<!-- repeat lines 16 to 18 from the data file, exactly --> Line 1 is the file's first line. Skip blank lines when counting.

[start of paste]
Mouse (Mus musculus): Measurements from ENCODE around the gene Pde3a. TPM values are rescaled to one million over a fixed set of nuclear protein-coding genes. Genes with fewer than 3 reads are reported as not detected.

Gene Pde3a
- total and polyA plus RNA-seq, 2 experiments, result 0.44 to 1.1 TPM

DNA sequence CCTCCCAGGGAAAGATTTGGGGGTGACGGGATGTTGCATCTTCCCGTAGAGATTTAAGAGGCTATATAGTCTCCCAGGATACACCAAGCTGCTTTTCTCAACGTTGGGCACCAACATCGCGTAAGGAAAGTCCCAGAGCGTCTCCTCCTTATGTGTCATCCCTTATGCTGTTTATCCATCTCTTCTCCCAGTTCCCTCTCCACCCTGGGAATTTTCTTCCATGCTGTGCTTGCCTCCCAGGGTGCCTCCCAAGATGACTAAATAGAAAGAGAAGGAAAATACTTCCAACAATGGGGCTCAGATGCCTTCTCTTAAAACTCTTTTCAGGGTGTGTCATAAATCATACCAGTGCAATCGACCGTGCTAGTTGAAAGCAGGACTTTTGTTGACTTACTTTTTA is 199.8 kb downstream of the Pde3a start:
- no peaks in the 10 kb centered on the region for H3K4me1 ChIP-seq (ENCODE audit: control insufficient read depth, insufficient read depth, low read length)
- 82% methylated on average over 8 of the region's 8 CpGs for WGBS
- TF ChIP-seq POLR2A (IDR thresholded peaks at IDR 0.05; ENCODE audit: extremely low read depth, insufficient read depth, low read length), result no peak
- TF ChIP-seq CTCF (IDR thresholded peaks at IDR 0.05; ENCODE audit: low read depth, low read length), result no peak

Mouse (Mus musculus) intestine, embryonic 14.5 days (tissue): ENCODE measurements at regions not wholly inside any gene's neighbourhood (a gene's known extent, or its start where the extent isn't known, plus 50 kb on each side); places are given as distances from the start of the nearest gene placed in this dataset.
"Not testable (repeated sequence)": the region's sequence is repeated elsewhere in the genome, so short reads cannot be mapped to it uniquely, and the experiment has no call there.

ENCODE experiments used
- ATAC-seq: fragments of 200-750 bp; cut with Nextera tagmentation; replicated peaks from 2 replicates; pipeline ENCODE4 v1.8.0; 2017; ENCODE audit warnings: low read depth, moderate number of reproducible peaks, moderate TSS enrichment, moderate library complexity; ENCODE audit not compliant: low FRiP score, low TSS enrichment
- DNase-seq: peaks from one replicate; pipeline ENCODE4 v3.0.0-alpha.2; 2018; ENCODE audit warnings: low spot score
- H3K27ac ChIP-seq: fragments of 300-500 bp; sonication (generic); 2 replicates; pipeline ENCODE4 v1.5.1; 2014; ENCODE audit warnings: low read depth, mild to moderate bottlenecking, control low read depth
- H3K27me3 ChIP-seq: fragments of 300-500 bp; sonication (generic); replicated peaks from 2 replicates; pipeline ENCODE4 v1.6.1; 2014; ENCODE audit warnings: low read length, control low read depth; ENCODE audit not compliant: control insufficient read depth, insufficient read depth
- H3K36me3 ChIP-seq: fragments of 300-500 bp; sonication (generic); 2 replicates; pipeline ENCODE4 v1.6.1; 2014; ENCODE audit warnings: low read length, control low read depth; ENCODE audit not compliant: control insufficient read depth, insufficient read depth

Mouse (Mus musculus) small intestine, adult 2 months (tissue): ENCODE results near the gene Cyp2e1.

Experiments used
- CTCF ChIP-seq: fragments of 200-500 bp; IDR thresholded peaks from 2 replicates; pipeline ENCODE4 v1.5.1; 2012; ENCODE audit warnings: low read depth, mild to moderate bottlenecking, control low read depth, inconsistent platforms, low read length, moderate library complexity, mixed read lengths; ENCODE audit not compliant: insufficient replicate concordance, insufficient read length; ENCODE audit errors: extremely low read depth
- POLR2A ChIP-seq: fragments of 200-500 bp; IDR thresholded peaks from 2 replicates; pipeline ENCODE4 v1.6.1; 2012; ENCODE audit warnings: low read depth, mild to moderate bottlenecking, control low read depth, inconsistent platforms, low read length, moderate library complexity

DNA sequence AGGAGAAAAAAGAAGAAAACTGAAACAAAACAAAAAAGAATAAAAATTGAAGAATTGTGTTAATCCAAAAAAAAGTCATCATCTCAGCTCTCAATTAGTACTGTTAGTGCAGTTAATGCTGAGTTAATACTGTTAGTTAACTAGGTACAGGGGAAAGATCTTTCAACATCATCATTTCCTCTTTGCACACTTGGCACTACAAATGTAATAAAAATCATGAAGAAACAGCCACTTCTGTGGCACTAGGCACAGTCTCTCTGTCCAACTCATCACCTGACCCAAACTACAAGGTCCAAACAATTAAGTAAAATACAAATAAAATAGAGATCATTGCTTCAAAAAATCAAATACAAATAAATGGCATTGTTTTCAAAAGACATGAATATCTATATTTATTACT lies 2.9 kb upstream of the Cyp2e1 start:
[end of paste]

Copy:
- H3K36me3 ChIP-seq: fragments of 300-500 bp; sonication (generic); 2 replicates; pipeline ENCODE4 v1.6.1; 2014; ENCODE audit warnings: low read length, control low read depth; ENCODE audit not compliant: control insufficient read depth, insufficient read depth

Mouse (Mus musculus) small intestine, adult 2 months (tissue): ENCODE results near the gene Cyp2e1.

Experiments used